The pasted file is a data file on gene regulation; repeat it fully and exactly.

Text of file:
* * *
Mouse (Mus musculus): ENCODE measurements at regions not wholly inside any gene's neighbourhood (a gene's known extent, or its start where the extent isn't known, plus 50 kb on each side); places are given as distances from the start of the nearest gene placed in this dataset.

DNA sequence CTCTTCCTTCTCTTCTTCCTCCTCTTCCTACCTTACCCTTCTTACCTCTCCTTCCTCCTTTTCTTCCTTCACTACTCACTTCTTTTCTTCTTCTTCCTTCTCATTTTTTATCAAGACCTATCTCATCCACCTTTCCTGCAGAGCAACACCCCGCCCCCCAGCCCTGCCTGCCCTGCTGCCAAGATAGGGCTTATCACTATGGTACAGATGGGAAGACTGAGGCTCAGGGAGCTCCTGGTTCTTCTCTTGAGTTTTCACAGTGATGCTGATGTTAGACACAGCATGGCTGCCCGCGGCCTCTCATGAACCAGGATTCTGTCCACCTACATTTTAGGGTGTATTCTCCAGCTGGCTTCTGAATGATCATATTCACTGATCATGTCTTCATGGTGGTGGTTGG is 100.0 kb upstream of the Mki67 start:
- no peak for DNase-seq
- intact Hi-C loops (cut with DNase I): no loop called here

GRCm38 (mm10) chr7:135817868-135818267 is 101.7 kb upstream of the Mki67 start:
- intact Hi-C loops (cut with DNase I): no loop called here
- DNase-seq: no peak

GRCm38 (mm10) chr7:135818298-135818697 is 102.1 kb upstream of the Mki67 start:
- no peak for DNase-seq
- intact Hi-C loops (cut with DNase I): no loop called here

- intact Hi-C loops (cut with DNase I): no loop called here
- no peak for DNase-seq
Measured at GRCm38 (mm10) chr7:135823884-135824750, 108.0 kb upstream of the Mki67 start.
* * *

Mouse (Mus musculus): ENCODE measurements at regions not wholly inside any gene's neighbourhood (a gene's known extent, or its start where the extent isn't known, plus 50 kb on each side); places are given as distances from the start of the nearest gene placed in this dataset.

DNA sequence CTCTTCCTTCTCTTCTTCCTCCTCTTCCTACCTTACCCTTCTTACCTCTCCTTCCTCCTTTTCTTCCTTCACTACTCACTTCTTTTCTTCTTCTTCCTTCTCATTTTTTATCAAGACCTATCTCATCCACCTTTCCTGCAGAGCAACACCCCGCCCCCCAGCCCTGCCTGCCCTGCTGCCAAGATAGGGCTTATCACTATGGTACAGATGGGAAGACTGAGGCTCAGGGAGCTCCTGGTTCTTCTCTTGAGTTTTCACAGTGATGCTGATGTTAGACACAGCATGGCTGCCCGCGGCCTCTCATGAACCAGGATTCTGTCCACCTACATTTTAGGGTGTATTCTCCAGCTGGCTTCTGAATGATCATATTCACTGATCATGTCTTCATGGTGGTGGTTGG is 100.0 kb upstream of the Mki67 start:
- no peak for DNase-seq
- intact Hi-C loops (cut with DNase I): no loop called here

GRCm38 (mm10) chr7:135817868-135818267 is 101.7 kb upstream of the Mki67 start:
- intact Hi-C loops (cut with DNase I): no loop called here
- DNase-seq: no peak

GRCm38 (mm10) chr7:135818298-135818697 is 102.1 kb upstream of the Mki67 start:
- no peak for DNase-seq
- intact Hi-C loops (cut with DNase I): no loop called here

- intact Hi-C loops (cut with DNase I): no loop called here
- no peak for DNase-seq
Measured at GRCm38 (mm10) chr7:135823884-135824750, 108.0 kb upstream of the Mki67 start.